I like to travel. A LOT. What I don’t like is traveling alone.
I had been unsuccessful for years at convincing any friends to join me on overseas jaunts, so I just never went. Fast-forward to May of this year when I finally took the plunge to travel by myself and meet up with a tour group in Europe, and it was the best trip I’ve ever had in my life.
Surprisingly, the best aspect of the trip wasn’t the locations we visited or the incredible things we saw — it was the people. When you’re on an adventure in a place you’ve never been before, all of these crazy/scary/funny things happen, and just having a group of people going through those same experiences with you made the trip for me. It also opened up a whole new world of travel, since now I don’t need to wait on anyone else to want to travel with me; I can just go wherever I want and find a group to meet up with!
The Application & Interview
After my incredible group travel experience, I went on a search for another one! I was online one afternoon researching possible tours to join later in the year when I saw an ad for something called Remote Year. Intrigued, I clicked on the link and read through every page of the Remote Year website. This program was everything I never knew would actually be possible — working a full-time job while being able to travel with a group and have logistics and lodging taken care of. I applied immediately, but after doing some online recon and discovering that thousands of people apply every month, I didn’t get my hopes up to hear anything back.
A few weeks later, Remote Year sent me a request to interview and it was at that point I went into full research mode — listening to every podcast about Remote Year I could find, reading every single article that came up in a Google search and reaching out to my network to see if anyone I know had heard of the program. Half of the people I talked to about the program were skeptical of it and they all gave the same reason: the program sounded too good to be true. The other half were excited for me and just wanted to know more. But neither of those responses helped me at all with my impending interview, so I went into the video conference not knowing at all what to expect.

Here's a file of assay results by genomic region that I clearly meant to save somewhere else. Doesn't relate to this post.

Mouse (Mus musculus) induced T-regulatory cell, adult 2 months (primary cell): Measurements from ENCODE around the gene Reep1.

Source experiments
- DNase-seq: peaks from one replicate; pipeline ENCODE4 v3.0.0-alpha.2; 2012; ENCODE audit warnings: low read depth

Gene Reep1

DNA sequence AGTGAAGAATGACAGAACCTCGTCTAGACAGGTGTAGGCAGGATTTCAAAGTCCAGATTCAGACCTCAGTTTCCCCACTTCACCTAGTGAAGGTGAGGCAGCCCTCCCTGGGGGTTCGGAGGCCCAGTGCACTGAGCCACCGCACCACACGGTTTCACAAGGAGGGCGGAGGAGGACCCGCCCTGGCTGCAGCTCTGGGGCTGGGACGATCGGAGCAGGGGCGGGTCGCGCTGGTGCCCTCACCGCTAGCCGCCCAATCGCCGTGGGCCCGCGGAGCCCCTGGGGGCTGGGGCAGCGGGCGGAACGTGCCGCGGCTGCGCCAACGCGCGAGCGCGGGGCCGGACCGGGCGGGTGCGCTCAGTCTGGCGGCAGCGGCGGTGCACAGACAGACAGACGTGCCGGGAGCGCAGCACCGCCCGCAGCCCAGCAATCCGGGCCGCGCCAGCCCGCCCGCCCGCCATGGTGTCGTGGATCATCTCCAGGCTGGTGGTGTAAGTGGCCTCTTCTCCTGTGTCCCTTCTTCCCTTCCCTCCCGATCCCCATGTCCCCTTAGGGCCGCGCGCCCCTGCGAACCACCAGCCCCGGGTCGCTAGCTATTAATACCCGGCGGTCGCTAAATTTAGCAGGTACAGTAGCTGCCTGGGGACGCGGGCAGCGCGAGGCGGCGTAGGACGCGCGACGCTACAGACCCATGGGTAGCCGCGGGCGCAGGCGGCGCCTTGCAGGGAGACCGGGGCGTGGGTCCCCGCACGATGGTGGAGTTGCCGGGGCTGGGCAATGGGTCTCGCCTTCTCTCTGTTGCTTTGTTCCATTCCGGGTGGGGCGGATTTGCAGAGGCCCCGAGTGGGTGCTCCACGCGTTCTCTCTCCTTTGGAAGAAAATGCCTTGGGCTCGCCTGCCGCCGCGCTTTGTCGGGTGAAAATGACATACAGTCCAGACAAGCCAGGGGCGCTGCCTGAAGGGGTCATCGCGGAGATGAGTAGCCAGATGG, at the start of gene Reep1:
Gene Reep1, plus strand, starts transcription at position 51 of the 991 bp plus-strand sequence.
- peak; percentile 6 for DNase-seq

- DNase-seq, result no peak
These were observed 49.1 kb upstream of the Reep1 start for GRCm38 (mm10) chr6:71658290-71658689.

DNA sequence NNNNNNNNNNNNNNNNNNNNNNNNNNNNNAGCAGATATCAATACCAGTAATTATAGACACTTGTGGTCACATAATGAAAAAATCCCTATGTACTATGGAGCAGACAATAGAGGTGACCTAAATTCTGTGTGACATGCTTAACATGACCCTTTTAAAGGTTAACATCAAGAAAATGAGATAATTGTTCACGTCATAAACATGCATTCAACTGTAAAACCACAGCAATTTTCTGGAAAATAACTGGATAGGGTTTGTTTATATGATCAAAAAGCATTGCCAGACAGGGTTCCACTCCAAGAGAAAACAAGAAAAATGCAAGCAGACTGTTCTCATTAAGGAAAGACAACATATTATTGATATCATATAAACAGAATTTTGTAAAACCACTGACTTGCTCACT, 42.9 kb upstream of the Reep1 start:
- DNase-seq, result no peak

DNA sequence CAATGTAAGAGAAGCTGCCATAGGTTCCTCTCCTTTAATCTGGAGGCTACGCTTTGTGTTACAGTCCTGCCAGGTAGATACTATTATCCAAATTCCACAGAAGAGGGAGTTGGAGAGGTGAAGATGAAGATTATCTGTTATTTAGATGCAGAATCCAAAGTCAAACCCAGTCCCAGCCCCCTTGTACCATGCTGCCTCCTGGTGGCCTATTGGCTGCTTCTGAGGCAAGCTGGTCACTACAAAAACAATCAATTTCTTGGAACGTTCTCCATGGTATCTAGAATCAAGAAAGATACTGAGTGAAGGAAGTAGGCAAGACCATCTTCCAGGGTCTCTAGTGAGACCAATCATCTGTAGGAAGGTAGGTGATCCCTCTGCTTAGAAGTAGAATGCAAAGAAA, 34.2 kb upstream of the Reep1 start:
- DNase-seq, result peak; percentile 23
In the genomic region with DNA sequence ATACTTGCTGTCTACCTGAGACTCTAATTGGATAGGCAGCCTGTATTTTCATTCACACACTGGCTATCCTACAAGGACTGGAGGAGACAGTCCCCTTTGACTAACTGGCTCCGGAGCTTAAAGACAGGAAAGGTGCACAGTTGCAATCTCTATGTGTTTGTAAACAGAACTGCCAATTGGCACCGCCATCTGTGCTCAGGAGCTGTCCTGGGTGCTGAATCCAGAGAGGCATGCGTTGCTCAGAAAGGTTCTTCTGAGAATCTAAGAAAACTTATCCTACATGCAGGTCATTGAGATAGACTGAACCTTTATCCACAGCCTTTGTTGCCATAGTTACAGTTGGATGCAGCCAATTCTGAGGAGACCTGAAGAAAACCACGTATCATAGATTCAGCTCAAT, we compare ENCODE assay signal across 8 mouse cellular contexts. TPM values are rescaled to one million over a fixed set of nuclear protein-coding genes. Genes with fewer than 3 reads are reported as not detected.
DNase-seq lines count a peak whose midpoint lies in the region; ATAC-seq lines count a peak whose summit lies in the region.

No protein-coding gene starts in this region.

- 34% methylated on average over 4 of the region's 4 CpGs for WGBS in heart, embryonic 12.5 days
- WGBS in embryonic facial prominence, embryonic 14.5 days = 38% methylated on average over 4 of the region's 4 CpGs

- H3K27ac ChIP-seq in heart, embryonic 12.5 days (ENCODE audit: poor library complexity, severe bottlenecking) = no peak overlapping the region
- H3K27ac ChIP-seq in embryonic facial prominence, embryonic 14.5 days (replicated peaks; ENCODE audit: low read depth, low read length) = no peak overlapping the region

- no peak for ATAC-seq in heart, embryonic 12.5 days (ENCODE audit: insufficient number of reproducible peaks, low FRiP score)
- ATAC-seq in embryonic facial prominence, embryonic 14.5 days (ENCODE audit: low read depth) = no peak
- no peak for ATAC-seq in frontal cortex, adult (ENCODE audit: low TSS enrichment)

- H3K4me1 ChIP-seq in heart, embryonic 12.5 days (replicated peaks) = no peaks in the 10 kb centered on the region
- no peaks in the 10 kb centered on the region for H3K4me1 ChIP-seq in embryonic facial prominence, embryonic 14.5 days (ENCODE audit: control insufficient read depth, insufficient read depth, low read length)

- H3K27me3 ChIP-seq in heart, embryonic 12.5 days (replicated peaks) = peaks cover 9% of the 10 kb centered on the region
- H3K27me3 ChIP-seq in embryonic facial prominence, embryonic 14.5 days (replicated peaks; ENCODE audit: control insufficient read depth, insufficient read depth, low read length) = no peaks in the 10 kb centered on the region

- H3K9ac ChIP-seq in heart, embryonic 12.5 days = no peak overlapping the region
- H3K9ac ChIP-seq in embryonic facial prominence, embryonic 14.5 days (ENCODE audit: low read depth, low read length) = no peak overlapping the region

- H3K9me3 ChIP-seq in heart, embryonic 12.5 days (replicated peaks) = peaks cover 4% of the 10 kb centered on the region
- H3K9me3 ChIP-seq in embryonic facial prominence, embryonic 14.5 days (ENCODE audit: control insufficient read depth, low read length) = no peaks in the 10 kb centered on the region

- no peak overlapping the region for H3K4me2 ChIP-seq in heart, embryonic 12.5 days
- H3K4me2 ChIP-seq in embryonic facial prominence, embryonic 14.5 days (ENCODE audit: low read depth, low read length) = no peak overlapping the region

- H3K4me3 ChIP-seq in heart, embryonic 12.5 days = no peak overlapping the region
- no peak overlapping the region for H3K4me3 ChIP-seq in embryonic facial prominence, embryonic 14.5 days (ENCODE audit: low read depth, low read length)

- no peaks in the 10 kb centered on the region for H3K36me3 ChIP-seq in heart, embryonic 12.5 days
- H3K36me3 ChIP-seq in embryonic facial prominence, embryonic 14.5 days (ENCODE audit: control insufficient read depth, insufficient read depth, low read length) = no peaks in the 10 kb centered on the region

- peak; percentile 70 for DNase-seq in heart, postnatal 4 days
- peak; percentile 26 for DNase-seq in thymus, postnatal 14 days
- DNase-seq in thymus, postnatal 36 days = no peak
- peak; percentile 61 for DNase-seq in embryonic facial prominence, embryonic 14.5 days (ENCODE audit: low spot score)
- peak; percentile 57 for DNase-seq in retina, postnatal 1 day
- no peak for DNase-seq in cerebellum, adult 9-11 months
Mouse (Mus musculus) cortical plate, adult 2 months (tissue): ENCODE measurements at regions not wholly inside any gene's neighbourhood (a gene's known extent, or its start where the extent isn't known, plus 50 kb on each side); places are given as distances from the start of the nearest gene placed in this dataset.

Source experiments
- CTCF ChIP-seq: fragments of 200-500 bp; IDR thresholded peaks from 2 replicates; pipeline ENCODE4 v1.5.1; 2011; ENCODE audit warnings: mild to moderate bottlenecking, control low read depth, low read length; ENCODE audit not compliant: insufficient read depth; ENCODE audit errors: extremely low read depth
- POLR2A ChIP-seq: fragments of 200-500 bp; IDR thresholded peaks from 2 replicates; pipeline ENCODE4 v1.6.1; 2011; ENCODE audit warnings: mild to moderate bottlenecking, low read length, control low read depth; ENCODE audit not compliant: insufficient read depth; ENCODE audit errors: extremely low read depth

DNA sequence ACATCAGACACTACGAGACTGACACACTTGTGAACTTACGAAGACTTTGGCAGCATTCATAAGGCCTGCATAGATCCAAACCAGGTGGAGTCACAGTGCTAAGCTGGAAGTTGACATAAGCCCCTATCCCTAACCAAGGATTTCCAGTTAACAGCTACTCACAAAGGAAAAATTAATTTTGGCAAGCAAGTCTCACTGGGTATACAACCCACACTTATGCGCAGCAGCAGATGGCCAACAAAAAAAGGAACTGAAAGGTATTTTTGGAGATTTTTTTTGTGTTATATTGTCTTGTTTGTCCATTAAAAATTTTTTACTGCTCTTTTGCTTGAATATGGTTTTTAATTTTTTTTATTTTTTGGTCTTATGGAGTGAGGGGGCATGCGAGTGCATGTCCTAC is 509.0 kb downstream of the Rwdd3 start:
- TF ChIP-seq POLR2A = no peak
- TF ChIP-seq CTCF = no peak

My interview was with a team leader that was in Remote Year’s coworking space in Croatia at the time, and it was great to ask questions and get an idea ( as much as you can from a webcam) of how the coworking space worked. I felt that the interview itself went well. I asked a few questions I had about program specifics, then I was asked a little more about myself, why I wanted to join the program and what I could contribute to the group. Those were all questions I was prepared to answer and I felt pretty good about my chances. My feeling was accurate because a few days later I was provisionally accepted into the Remote Year group, Aurora, starting in January 2018.
I should have been over the moon with excitement, but the provisional acceptance just fueled a second fury of online research — this time, on what to expect for a year abroad and how to prepare for it. And my anxiety at the thought of making such a huge life shift caused all of these questions to pour into my head like, what will I do if I can’t sell my house and all of the rest of my earthly possessions before the trip? And, can I really afford this? And, most often, am I crazy for doing this?
Asking my employer to let me work abroad for a year